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South African Tax Agency Reports On Tax Trends

by Lorys Charalambous,, Cyprus

18 December 2017

The South African Revenue Service (SARS) has released the 2017 edition of its Tax Statistics report, looking at the agency's performance over the 2013 to 2016 tax years.

The release of the report comes amid criticism of the agency that it has failed to meet revenue collection targets. In November 2017, the Government announced that an inquiry would be launched into the agency's perceived failings.

SARS reported that revenue from personal income tax (PIT), as a percentage of total tax revenue, increased from 29.6 percent in 2007/08 to 37.2 percent in 2016/17.

The agency said: "This robust performance allowed Government to offer large scale tax relief to all South Africans. This is despite the fact that the minimum tax thresholds for taxpayers below the age of 65 has increased from ZAR40,000 (USD3,118) in the 2007 tax year, to ZAR73,650 in the 2016 tax year."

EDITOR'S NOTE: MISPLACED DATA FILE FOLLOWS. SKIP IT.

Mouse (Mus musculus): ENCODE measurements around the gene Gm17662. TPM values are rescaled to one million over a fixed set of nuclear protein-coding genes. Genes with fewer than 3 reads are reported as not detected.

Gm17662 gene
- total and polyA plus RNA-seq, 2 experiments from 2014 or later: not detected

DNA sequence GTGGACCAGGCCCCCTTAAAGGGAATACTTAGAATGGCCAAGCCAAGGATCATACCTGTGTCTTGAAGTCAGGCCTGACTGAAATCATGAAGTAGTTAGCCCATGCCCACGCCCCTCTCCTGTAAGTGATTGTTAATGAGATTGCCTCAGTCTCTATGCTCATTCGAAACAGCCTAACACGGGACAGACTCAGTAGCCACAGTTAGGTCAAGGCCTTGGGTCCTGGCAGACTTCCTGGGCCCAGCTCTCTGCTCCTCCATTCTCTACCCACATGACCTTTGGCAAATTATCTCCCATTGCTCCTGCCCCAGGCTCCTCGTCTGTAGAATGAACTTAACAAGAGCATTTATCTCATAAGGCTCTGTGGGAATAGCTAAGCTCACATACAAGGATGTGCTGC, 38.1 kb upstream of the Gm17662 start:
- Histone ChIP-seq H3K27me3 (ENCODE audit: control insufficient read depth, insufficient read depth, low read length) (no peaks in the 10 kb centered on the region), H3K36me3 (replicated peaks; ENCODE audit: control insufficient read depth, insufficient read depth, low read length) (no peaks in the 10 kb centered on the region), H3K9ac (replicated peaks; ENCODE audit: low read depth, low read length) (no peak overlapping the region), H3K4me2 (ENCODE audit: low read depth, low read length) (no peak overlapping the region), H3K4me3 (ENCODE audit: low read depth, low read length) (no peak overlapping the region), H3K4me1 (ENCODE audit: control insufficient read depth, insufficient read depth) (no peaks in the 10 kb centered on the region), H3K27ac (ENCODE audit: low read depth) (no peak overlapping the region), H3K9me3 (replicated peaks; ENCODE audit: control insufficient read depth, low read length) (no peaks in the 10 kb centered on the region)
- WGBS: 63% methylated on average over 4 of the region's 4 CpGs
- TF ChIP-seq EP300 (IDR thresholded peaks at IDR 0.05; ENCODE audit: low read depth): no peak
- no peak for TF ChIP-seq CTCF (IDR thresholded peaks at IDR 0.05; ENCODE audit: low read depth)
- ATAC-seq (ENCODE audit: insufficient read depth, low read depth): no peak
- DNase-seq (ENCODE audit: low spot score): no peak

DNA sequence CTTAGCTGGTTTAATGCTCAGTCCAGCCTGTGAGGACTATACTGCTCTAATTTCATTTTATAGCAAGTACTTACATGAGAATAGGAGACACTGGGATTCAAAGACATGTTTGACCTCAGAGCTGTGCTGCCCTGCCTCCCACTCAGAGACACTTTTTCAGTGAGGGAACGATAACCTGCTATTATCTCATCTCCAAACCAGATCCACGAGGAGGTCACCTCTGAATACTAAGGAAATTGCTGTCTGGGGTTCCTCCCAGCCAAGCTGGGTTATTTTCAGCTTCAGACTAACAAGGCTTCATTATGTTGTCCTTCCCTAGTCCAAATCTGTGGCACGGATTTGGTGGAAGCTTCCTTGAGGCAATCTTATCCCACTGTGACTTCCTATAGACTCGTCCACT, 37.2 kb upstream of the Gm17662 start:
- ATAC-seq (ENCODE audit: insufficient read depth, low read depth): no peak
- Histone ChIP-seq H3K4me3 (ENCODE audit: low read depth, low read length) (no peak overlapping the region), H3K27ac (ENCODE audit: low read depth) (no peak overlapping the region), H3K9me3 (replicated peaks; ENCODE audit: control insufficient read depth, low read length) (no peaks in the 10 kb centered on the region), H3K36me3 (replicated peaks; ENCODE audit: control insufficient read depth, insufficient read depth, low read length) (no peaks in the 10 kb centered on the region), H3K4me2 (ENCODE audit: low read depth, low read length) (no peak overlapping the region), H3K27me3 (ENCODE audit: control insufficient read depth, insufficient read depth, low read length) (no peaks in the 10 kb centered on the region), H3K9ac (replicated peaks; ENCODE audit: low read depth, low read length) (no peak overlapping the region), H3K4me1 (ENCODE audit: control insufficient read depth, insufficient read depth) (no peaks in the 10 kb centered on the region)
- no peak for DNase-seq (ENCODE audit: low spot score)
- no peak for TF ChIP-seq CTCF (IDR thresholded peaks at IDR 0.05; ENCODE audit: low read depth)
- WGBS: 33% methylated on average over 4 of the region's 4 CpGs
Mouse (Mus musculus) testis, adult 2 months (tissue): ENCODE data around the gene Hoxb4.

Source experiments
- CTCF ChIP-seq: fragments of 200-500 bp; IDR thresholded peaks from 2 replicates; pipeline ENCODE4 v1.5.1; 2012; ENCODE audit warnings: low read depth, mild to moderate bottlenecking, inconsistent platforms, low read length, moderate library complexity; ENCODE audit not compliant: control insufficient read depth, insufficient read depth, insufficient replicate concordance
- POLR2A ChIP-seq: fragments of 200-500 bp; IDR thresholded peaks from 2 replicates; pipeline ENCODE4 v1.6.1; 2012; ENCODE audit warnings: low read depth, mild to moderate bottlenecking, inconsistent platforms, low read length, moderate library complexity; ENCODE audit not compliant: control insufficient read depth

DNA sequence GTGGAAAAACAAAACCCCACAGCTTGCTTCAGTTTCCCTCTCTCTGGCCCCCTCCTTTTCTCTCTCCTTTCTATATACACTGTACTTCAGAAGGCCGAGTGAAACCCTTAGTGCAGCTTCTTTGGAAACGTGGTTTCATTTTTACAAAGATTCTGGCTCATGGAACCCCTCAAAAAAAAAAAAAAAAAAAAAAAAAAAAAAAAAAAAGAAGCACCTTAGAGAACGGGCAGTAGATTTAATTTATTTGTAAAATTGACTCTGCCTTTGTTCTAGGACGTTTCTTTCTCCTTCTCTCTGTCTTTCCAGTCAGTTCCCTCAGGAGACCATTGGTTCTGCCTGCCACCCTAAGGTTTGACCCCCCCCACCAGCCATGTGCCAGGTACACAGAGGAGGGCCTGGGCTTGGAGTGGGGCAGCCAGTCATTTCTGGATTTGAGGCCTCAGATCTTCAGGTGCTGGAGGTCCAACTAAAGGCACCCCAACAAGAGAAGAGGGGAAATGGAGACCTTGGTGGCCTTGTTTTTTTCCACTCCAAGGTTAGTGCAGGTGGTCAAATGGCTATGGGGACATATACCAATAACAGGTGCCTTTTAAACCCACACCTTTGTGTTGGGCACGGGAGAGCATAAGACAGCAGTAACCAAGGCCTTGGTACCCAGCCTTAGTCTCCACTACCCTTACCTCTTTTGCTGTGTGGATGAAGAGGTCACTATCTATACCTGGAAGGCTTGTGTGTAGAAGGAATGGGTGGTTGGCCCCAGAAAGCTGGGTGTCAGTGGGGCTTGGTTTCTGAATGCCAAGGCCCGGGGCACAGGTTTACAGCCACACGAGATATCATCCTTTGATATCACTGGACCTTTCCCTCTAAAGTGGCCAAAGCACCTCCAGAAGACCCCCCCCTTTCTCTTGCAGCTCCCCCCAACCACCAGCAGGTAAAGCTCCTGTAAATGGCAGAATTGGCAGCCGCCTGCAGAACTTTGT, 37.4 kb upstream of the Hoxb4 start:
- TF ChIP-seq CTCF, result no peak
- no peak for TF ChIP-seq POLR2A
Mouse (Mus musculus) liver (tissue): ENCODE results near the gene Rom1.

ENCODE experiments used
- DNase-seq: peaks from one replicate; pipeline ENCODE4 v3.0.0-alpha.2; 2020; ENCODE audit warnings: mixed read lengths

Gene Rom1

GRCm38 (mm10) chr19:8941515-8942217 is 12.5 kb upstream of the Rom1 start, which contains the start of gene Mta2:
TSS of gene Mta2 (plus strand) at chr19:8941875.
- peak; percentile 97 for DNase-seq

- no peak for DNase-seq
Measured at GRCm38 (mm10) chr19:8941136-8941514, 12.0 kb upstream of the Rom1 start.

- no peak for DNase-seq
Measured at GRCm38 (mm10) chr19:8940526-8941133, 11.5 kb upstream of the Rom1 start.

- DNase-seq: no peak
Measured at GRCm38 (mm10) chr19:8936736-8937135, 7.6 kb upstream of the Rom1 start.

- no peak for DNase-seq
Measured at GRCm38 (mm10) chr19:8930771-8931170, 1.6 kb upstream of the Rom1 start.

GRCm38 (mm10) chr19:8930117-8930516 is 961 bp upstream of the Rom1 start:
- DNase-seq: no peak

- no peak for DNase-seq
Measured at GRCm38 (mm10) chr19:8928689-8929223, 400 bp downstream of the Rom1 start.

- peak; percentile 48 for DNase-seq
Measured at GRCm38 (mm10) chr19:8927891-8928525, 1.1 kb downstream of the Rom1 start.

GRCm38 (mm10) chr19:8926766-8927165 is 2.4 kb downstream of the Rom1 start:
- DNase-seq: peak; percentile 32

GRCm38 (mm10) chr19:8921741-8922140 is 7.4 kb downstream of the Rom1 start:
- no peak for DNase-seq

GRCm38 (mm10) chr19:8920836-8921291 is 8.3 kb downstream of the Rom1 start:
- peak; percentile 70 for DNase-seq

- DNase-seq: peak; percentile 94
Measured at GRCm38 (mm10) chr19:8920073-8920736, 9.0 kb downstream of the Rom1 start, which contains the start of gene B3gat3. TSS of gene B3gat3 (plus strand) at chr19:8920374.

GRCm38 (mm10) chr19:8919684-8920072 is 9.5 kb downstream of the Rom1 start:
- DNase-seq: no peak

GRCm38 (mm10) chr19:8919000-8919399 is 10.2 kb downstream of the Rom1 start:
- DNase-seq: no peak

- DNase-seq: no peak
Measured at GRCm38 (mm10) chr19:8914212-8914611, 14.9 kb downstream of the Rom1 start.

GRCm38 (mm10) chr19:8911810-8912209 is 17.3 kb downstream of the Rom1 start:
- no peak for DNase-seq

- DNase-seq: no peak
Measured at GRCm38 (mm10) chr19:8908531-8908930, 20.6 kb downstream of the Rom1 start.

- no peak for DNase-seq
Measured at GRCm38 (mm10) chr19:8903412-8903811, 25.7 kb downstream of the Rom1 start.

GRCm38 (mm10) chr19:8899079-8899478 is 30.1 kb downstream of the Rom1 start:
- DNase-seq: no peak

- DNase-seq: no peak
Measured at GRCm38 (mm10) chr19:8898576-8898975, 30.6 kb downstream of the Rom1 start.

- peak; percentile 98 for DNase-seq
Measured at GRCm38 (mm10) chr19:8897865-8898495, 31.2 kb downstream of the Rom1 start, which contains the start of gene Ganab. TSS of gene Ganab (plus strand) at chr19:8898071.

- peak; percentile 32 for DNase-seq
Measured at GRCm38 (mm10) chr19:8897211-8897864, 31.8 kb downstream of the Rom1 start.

The agency highlighted that the report shows that a taxpayer earning taxable income of ZAR100,000 in 1995 would have paid tax at a rate of 33.8 percent. The tax burden has fallen considerably since, the agency pointed out, with someone earning the same income, after adjusting for inflation, paying an effective tax rate of 18.3 percent in 2016.

SARS said the key findings of this year's report are:

  • Tax revenue grew by 6.9 percent year-on-year, supported by personal income tax, which grew by 9.4 percent.
  • The tax-to-GDP ratio was 26 percent for 2015/16, slightly below the peak of 26.4 percent in 2007/08;
  • Net value-added tax collections were up 2.9 percent year-on-year, despite economic growth of less than one percent. VAT refunds grew by 8.7 percent.
  • Revenue collected from import taxes, import VAT, and customs duty declined by one percent and 1.5 percent, respectively.

Although in the recent past South Africa has been very successful in expanding its taxpayer base, going from just 1.7m registered taxpayers in 1994 to 16.8m in 2014, revenue growth has started to tail off in recent years. With revenues failing to keep up with spending, the inevitable result has been a widening budget deficit, which the Government has found difficult to contain. The blame has fallen on the tax agency.

TAGS: South Africa | tax | value added tax (VAT) | budget | corporation tax | tax thresholds | tax authority | individual income tax | VAT refunds | Africa

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